I’m puzzled though, how come those so “concerned” with the use and display of the Confederate battle flag don’t express the same concern over the United States flag? As one commenter notes, ” the very same thing can be said of Old Glory.” Precisely, but this really isn’t about the proper respect for a flag or even criticism over the use and display of the Confederate flag. It is, as another commenter notes, about “attempts to belittle and bash.” Observe and learn.
You hear this argument all the time, but I still fail to appreciate the point that is being made. On the one hand, I agree. The flag of this country has been used in ways that I find morally abhorrent, but is this really all my detractors wish me to say? Does such an admission tell us anything more about the continuing debate surrounding the Confederate flag? I think not.
The salient point that is almost always overlooked, however, is that the Confederate flag is not my flag. And regardless of whether you fly the Confederate flag from your home, salute it, or attach meaning to it, is not your flag either. The Stars and Stripes (“Old Glory”) is our flag and each of us is responsible for its symbolism.
It represents the nation in which I find myself as a citizen. The flag symbolizes my rights as an American citizen and serves as a reminder of the sacrifices that so many have made over the years to maintain this democracy. It represents what America is and what it can be given its founding principles. No one alive occupies the same place in reference to the Confederate flag so it is silly to suggest that any sort of comparison is justified along these lines.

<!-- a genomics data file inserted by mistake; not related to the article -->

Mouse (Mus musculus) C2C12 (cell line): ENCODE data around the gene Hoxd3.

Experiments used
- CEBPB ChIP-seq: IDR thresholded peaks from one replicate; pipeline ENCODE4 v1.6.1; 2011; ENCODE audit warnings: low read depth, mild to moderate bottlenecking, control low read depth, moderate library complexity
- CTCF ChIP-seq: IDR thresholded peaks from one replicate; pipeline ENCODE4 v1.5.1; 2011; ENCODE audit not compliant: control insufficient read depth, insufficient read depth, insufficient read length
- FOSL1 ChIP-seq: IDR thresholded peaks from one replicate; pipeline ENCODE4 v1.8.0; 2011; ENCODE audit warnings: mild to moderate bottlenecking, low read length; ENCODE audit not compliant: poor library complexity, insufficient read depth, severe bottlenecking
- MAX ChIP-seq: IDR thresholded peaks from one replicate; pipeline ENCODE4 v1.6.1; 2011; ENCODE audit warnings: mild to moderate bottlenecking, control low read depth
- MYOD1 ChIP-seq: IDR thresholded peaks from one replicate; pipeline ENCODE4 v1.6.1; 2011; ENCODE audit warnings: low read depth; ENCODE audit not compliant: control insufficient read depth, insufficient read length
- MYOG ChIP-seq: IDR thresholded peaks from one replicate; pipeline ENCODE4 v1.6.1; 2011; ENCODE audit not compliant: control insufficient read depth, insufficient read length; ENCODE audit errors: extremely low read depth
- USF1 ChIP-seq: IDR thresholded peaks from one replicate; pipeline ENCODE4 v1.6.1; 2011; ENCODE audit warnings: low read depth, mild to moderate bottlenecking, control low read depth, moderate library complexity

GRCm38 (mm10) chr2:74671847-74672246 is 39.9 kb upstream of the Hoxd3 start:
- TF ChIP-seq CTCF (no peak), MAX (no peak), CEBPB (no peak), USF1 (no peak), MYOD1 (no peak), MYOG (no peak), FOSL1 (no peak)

The funny thing is if I were to make the comparative point, Richard Williams would be the first one to accuse me of being unpatriotic and/or not appreciating American Exceptionalism.
I thought we might have a little fun in light of the lawsuit that was filed yesterday by the Sons of Confederate Veterans against the city of Lexington. Many of you are no doubt familiar with Michael Bradley’s poem, “I Am Their Flag” as well as H.K. Edgerton’s powerful interpretation that he will be happy to deliver if the price is right. I would like to see us expand on this great work. Take a shot at writing your own stanza that places the flag at any point in time from Reconstruction through the present day. What would the flag say in 1915, 1939, 1954, 1964, 1993, 2012?
“I Am Their Flag”
In 1861, when they perceived their rights to be threatened, when those who would alter the nature of the government of their fathers were placed in charge, when threatened with change they could not accept, the mighty men of valor began to gather. A band of brothers, native to the Southern soil, they pledged themselves to a cause: the cause of defending family, fireside, and faith. Between the desolation of war and their homes they interposed their bodies and they chose me for their symbol.
I Am Their Flag.
Their mothers, wives, and sweethearts took scissors and thimbles, needles and thread, and from silk or cotton or calico – whatever was the best they had – even from the fabric of their wedding dresses, they cut my pieces and stitched my seams.
I Am Their Flag.
The artist is Sonya Clark and her work is currently on exhibit at the Southwest School of Art in San Antonio, Texas. “In Black Hair Flag, the battle flag of the Confederacy is sewn through with black fibers; cornrows make the stripes, Bantu knots form the stars of the Stars and Stripes. The hybrid design that emerges asserts the presence of black people in the making of American modernity.”